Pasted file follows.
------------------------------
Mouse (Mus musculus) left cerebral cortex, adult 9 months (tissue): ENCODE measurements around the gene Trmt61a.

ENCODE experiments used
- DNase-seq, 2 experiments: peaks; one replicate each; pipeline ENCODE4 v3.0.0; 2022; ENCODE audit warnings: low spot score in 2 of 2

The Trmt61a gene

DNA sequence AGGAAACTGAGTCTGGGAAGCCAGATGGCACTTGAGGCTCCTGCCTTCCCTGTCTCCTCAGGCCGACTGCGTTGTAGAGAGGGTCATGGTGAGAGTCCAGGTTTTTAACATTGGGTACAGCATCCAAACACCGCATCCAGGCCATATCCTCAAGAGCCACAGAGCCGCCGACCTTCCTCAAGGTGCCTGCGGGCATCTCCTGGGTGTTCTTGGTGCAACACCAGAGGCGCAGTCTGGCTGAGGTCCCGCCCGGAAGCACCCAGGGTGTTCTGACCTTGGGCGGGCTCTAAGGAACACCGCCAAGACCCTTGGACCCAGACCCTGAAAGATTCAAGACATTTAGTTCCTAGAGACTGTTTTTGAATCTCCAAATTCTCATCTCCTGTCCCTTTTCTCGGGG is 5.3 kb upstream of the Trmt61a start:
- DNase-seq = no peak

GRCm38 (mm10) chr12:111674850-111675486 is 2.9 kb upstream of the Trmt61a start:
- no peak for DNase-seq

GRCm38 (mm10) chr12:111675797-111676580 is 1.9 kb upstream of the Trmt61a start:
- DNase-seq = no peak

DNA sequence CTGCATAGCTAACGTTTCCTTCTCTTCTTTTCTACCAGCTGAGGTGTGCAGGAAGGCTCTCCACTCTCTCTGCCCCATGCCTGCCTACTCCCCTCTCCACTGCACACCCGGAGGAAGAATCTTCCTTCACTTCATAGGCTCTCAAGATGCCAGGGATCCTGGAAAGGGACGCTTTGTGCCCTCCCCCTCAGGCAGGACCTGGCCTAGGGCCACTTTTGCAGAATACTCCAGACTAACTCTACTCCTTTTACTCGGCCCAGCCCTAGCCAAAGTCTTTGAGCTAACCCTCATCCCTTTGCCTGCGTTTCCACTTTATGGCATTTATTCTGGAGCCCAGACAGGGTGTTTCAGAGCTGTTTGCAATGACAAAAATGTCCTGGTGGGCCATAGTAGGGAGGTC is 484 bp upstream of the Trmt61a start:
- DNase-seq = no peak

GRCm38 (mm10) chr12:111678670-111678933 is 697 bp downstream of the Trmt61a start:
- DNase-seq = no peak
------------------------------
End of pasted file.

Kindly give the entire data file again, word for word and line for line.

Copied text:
Mouse (Mus musculus) left cerebral cortex, adult 9 months (tissue): ENCODE measurements around the gene Trmt61a.

ENCODE experiments used
- DNase-seq, 2 experiments: peaks; one replicate each; pipeline ENCODE4 v3.0.0; 2022; ENCODE audit warnings: low spot score in 2 of 2

The Trmt61a gene

DNA sequence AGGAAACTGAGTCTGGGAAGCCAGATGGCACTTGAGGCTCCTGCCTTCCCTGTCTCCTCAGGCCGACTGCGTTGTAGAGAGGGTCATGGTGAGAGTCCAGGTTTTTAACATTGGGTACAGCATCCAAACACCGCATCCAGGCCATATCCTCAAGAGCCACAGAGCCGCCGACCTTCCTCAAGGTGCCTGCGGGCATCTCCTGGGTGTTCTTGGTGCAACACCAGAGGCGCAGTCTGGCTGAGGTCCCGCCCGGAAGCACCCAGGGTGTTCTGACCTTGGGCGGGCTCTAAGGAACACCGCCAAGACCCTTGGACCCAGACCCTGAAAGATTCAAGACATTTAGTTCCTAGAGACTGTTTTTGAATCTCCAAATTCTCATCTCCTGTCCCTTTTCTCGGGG is 5.3 kb upstream of the Trmt61a start:
- DNase-seq = no peak

GRCm38 (mm10) chr12:111674850-111675486 is 2.9 kb upstream of the Trmt61a start:
- no peak for DNase-seq

GRCm38 (mm10) chr12:111675797-111676580 is 1.9 kb upstream of the Trmt61a start:
- DNase-seq = no peak

DNA sequence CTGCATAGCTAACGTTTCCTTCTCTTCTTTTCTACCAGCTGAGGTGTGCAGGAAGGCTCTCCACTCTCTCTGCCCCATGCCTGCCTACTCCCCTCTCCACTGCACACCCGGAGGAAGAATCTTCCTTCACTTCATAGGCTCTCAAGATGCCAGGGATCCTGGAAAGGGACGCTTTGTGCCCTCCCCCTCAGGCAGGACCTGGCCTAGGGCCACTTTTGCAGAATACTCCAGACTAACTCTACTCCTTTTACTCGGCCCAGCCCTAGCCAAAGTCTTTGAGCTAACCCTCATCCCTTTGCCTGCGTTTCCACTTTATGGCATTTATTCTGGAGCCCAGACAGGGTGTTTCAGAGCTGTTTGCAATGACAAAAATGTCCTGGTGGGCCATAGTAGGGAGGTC is 484 bp upstream of the Trmt61a start:
- DNase-seq = no peak

GRCm38 (mm10) chr12:111678670-111678933 is 697 bp downstream of the Trmt61a start:
- DNase-seq = no peak